October 05, 2021
Systemic Lupus Erythematosus Patients With and without Renal Involvement: A Real World Analysis Showing Demographics, Clinical and Treatment Differences Across More Than 1,000 Patients
Authors: Maxine Yarnall, Tucker Hurtado, Vibeke Strand
BACKGROUND and AIMS:
present significant challenges in management. This study was to evaluate moderate to severely active SLE patients and determine overlapping characteristics and significant differences among this cohort of SLE patients with and without renal involvement.
1,010 SLE patient records were collected in collaboration with 213 US rheumatologists via an online survey platform from 2/24/21 through 3/22/21. Patients were ≥ 18 years old with diagnosed SLE and treated with at least one prescription agent.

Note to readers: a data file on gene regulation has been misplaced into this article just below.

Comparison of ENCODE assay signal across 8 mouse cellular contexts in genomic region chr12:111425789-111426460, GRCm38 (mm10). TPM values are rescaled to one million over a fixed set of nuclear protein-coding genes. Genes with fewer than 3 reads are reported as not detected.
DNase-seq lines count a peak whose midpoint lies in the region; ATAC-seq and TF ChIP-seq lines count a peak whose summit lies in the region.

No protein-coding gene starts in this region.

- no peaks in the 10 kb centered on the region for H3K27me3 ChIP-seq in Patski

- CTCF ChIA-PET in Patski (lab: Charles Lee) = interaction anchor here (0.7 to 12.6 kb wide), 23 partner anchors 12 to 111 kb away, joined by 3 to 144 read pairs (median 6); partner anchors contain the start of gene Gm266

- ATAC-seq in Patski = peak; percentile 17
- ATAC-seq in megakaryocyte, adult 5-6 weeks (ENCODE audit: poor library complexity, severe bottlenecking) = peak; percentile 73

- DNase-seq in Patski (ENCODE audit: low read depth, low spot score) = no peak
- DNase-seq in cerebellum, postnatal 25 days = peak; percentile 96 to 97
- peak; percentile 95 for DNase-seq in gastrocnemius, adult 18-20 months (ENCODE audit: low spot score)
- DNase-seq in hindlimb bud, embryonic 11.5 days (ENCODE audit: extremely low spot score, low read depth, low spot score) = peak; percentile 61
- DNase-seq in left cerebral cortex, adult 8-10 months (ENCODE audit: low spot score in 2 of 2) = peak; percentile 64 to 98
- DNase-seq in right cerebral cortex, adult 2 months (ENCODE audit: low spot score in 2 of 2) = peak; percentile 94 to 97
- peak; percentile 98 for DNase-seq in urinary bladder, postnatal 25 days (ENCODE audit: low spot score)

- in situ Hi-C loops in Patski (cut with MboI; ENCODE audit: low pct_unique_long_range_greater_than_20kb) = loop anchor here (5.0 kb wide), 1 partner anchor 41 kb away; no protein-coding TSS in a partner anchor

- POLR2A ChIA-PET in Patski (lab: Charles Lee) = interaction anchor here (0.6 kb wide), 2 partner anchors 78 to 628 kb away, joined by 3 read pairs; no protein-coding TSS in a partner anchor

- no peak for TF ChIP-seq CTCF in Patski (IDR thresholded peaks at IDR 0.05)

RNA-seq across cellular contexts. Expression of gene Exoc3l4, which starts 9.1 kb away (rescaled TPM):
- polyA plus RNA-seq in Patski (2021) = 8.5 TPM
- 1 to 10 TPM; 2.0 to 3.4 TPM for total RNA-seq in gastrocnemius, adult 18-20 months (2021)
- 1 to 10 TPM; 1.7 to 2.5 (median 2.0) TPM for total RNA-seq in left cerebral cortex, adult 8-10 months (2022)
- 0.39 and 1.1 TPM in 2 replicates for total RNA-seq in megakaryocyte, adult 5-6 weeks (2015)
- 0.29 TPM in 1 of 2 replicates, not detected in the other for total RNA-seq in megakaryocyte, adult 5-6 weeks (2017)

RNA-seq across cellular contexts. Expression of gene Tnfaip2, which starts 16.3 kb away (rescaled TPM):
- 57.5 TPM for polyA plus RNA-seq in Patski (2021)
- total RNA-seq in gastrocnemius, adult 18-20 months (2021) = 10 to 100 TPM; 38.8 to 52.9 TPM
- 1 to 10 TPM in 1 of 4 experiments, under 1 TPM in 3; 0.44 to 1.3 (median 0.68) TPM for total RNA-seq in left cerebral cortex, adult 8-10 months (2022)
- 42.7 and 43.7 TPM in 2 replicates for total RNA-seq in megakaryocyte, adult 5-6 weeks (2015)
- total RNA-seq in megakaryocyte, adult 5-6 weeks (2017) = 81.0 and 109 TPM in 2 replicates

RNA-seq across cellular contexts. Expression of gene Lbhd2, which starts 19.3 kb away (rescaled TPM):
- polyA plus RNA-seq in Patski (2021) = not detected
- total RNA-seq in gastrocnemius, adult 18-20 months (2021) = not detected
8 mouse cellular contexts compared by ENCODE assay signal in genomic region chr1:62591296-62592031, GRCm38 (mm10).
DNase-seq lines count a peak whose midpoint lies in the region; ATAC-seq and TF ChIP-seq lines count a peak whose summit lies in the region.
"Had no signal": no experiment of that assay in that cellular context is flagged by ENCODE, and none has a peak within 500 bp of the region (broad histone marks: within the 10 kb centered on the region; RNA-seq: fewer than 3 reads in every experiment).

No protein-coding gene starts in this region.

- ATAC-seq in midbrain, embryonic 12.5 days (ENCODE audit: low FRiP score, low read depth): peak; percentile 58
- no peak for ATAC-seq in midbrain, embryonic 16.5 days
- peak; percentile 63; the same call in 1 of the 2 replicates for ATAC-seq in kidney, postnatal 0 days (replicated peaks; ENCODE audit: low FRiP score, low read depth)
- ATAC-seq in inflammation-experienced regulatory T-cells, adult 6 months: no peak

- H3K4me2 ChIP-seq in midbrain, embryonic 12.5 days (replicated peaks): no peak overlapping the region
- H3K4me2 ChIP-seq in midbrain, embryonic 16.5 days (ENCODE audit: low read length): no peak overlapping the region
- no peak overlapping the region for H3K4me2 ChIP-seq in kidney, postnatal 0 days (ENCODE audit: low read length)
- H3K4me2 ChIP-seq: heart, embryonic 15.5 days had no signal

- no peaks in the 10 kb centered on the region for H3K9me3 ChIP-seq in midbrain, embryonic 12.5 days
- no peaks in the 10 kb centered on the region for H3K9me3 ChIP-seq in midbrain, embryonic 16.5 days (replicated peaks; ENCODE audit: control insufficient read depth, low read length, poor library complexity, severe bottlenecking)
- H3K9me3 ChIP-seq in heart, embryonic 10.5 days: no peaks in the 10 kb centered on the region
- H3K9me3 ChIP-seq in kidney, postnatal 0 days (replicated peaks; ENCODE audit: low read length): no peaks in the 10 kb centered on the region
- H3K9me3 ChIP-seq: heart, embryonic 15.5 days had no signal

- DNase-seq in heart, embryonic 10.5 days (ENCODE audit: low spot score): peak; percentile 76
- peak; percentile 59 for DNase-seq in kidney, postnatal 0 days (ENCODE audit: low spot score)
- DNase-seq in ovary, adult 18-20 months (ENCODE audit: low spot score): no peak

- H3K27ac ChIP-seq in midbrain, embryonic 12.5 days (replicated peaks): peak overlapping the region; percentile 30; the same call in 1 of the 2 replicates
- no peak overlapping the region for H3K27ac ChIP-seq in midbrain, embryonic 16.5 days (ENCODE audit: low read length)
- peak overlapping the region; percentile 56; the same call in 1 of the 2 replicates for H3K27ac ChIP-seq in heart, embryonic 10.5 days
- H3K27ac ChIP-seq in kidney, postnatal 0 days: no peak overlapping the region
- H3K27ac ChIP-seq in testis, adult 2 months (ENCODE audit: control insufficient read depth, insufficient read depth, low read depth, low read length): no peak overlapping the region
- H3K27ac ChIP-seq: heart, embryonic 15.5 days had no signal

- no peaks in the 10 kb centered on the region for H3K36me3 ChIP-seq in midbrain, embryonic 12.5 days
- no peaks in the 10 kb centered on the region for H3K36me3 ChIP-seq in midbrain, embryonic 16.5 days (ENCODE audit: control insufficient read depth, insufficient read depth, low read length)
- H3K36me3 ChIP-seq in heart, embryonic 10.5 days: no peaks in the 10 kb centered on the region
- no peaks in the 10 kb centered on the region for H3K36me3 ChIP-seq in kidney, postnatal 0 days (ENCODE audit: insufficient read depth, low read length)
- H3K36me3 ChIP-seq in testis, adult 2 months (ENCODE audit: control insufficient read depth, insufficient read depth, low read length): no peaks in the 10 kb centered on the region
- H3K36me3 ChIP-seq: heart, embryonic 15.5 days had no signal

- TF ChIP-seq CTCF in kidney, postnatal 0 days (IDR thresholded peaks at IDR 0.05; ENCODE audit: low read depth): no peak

While women make up the majority of SLE patients overall, males are over-represented among those
with renal involvement (figure 1). Other significant differences exist in disease manifestations (figure 2).
Physicians more often consider their SLE patients
with renal involvement as “severe” and to have “high disease activity.“ (figure 3) Treatments are often different between the two patient types (figure 4).
SLE patients with renal manifestations often have multiple other manifestations of their disease and more diagnosed comorbidities, adding significant complexity to their treatment and care regimens.
VS: adjunct professor, division of Immunology and Rheumatology, Stanford University; USA
MY, CF: Spherix Global Insights, Exton, PA, USA
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